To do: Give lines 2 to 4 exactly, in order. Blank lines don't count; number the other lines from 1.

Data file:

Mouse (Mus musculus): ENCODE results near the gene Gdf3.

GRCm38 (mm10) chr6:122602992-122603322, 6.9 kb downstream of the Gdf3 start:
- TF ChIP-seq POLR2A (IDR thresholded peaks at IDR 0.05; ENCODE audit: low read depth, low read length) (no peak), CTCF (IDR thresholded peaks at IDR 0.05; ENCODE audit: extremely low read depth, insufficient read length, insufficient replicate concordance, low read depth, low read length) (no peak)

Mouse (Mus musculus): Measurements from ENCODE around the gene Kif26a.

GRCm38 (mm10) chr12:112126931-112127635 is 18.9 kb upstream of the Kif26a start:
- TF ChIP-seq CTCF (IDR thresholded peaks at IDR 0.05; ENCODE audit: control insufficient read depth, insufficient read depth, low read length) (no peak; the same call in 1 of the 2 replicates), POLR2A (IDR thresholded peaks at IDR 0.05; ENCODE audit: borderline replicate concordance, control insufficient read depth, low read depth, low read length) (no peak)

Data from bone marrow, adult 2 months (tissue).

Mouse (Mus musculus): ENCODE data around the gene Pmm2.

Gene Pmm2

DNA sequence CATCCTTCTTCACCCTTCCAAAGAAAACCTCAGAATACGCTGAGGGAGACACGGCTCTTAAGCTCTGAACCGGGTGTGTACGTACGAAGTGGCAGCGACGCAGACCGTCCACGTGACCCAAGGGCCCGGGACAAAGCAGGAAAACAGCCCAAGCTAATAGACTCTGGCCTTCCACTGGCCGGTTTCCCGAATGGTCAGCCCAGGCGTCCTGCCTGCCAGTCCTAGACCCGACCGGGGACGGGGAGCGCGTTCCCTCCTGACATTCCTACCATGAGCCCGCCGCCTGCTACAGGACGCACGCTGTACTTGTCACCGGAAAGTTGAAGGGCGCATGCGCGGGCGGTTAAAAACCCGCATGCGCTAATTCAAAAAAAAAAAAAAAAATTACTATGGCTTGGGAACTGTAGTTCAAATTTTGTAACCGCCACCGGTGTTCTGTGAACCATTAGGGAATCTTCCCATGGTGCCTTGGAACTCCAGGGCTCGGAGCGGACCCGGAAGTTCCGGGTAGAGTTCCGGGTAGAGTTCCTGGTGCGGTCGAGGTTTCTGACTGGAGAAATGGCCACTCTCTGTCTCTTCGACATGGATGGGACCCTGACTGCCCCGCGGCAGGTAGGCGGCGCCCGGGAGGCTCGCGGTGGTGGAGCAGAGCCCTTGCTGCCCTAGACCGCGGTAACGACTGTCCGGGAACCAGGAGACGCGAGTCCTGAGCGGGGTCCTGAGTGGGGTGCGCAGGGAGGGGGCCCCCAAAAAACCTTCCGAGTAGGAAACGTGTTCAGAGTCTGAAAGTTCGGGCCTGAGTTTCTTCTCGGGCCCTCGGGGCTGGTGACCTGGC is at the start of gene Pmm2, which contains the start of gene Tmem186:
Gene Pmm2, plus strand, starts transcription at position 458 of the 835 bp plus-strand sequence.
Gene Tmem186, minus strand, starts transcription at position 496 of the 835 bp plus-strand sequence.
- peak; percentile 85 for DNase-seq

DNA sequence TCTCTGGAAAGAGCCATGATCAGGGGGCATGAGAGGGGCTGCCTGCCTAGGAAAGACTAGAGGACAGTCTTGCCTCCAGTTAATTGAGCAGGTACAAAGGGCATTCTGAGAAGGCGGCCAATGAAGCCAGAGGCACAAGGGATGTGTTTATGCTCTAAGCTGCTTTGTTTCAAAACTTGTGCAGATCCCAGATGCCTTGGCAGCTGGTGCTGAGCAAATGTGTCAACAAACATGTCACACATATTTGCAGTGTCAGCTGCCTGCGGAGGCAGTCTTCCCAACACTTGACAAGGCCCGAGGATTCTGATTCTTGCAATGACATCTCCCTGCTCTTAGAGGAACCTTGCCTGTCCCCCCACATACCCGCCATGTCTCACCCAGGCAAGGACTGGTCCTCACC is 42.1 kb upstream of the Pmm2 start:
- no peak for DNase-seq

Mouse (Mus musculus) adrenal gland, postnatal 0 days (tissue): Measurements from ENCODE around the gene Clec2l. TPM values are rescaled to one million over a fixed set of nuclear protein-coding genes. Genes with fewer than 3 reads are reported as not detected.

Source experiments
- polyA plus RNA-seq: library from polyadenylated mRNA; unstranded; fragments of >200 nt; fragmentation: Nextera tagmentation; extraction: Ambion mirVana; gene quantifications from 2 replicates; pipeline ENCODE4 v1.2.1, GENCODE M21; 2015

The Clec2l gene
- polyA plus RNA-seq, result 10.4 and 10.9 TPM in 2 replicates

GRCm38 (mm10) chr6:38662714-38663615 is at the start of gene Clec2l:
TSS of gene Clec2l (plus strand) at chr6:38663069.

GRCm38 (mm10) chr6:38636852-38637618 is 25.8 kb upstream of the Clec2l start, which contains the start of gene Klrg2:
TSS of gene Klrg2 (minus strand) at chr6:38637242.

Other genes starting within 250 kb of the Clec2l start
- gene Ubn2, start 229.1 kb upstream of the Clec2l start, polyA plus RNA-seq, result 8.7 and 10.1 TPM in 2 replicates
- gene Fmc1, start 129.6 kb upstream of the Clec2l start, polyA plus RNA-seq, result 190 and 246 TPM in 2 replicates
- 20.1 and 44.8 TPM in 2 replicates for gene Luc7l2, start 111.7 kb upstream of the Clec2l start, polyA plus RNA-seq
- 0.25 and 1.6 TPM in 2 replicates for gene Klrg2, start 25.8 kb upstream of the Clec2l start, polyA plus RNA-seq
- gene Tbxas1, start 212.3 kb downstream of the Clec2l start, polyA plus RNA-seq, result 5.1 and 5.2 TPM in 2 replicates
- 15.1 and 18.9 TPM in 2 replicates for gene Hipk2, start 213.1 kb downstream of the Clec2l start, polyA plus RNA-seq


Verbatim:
GRCm38 (mm10) chr6:122602992-122603322, 6.9 kb downstream of the Gdf3 start:
- TF ChIP-seq POLR2A (IDR thresholded peaks at IDR 0.05; ENCODE audit: low read depth, low read length) (no peak), CTCF (IDR thresholded peaks at IDR 0.05; ENCODE audit: extremely low read depth, insufficient read length, insufficient replicate concordance, low read depth, low read length) (no peak)

Mouse (Mus musculus): Measurements from ENCODE around the gene Kif26a.